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Chemical leak at Bayer facility in Texas

13 May 2013

On May 9 several hundred people were evacuated from a suburb of Lubbock, Texas after a tank at the Bayer Crop Science facility leaked a potentially dangerous chemical. The tank contained hydrogen chloride, which reacts with moisture in the atmosphere to form hydrochloric acid when released, the Lubbock fire department said.

No injuries were reported and emergency officials set up a 4-mile-wide exclusion zone in a sparsely populated area northeast of the city to allow a specialist team from Dallas to transfer the chemical from a cracked 1,400 kg tank into a new vessel.

The tank was on a trailer in a secure area of the plant when an alarm sounded on the night of May 8.

On May 10, Bayer Crop Science vice president Monty Christian told FOX 34 the leak was caused by a valve malfunction and the higher gas concentrations were picked up by a sensor which set off the alarm.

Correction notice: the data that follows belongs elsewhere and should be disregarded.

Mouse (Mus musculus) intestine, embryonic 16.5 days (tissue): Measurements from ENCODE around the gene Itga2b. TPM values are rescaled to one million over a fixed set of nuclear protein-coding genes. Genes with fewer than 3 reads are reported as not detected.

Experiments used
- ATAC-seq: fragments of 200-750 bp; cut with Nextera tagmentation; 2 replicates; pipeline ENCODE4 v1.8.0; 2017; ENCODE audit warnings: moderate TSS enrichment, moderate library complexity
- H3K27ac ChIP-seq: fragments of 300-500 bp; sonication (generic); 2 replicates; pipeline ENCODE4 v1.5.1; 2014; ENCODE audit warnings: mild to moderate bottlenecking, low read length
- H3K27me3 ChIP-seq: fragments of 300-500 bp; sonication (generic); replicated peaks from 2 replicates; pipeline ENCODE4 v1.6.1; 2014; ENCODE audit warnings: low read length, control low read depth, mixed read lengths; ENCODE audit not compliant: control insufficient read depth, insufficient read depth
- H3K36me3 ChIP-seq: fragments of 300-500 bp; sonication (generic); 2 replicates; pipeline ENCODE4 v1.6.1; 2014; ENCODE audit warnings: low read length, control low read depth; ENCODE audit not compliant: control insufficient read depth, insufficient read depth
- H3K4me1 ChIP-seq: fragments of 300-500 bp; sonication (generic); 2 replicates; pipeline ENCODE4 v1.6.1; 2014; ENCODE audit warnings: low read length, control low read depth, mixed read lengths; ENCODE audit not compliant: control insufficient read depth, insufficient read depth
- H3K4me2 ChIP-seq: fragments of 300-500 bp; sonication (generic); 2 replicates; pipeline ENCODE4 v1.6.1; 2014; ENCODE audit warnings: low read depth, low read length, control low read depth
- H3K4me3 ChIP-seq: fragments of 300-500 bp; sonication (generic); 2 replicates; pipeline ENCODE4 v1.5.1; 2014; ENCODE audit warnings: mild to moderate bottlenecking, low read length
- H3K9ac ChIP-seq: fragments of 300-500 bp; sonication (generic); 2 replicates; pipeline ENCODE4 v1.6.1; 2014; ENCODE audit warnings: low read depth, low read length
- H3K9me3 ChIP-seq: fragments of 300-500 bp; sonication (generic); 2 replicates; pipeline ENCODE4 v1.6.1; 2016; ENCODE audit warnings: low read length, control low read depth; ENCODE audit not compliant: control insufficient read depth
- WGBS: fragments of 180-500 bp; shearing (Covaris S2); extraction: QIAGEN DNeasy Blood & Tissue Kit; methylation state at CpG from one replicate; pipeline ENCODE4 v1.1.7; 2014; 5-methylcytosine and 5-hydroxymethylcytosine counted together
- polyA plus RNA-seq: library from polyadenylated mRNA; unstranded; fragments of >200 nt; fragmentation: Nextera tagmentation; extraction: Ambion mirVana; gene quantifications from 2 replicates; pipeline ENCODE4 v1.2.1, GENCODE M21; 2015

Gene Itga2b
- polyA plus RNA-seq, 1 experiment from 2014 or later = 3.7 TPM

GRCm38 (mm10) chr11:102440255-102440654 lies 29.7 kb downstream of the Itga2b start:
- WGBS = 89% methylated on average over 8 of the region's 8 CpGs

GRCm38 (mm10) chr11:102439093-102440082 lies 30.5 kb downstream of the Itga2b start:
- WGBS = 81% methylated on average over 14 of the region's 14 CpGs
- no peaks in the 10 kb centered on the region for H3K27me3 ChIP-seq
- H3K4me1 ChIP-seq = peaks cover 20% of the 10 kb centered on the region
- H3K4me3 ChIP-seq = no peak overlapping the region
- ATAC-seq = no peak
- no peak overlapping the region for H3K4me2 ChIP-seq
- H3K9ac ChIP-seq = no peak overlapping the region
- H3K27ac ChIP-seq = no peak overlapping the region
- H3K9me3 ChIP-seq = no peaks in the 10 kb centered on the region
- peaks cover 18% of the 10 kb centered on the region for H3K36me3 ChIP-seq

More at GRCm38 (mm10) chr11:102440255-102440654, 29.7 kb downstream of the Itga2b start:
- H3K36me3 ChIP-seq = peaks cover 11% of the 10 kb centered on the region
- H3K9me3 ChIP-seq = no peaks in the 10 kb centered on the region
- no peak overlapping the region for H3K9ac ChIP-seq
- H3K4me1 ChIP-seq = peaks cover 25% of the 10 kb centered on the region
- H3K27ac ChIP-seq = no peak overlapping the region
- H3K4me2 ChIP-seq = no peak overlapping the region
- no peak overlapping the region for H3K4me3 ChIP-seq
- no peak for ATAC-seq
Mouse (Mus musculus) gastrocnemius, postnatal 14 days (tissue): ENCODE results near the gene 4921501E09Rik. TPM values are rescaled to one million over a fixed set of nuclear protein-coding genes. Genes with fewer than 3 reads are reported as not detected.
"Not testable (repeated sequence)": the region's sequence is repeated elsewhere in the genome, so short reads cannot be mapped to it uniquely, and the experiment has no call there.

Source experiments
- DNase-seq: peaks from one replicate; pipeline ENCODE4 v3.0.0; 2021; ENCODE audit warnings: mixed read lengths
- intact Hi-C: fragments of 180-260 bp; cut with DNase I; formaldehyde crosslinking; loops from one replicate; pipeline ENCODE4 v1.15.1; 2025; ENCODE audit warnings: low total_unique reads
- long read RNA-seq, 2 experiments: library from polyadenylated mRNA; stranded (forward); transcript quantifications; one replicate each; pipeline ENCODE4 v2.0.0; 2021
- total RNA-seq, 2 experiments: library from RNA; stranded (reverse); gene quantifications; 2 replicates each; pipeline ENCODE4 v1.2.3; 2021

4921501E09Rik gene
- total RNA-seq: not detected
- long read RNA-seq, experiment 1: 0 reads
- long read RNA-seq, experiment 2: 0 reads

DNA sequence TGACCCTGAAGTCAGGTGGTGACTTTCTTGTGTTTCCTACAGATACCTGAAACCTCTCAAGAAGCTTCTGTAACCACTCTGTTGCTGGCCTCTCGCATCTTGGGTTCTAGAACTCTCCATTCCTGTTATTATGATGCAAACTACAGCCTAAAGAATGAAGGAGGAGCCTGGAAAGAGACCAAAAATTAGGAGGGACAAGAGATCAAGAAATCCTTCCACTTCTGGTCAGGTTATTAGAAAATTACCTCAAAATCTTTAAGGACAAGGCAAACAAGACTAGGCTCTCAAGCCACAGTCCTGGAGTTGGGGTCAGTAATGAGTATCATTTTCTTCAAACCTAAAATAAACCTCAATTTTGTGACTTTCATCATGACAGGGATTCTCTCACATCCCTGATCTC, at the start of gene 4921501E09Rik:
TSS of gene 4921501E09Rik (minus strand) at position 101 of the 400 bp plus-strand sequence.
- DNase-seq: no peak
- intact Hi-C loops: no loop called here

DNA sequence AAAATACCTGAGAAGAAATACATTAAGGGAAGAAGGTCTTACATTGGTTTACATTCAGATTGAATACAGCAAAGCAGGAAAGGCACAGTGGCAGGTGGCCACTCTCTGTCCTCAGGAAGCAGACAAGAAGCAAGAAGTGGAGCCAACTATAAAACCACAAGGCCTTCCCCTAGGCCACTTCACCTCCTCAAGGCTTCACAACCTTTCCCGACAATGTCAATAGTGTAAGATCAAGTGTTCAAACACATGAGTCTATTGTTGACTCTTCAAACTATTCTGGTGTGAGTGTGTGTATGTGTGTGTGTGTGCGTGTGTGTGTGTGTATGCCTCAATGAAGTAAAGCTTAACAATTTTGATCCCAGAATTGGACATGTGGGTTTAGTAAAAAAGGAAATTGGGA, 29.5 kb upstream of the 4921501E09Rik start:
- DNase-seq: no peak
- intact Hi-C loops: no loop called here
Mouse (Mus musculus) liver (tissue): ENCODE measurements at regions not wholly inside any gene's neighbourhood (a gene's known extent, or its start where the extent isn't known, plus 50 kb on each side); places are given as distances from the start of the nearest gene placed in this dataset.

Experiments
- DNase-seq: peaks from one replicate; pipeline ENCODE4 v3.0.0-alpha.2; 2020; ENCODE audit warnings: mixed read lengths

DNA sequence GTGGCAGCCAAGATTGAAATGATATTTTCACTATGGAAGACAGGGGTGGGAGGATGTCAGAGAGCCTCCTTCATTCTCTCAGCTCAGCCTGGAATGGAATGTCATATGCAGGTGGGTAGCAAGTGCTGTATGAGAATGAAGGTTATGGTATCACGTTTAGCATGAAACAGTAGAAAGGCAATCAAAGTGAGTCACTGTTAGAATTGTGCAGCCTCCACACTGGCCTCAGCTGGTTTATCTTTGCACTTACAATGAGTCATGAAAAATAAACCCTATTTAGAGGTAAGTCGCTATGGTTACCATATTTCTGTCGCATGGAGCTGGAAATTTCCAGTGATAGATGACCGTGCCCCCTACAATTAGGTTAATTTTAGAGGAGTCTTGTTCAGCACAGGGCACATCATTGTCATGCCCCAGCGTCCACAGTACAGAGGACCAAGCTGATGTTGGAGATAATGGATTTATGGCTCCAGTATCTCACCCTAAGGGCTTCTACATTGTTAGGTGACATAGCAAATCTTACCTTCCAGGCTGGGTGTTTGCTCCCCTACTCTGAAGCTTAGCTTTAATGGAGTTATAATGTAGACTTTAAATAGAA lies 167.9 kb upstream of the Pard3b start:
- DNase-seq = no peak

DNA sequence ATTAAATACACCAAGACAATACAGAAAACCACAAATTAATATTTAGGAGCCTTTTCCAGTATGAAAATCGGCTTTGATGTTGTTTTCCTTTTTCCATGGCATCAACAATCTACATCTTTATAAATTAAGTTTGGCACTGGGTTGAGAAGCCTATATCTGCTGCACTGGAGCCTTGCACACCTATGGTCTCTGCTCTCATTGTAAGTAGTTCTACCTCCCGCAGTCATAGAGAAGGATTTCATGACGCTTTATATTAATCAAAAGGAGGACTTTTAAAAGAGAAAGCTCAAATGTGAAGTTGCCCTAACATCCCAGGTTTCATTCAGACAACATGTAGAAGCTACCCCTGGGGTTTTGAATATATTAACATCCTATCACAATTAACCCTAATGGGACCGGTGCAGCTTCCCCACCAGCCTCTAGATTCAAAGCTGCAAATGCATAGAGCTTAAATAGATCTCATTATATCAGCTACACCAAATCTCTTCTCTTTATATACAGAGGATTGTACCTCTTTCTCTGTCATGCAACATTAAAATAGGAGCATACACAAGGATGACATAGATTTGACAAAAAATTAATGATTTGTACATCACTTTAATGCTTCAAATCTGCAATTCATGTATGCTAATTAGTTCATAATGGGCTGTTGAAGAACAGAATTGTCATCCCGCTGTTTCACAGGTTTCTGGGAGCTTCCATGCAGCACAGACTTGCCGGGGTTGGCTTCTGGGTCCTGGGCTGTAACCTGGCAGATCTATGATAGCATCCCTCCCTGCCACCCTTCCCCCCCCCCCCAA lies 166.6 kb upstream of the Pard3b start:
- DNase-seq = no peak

Christian said there are two sensors to detect hazardous chemicals at the plant. One is indoors where the cotton seed is processed and the other is outdoors next to the cylinders where the hydrogen chloride is kept. When the valve malfunctioned, the outside sensor sounded the alarm. All plant operators also wear a second sensor.

"When they're in here operating, this is our second back up system. So we've got the larger sensor system, then we've got hand-helds." Christian said. "The system worked like it should. And we had employees that then started the evacuation and started contacting local authorities."

He said although the leak never caused hazardous levels outside the plant fence, the call to evacuate the surrounding neighborhood was necessary.

An investigation into the leak by OSHA is currently underway.




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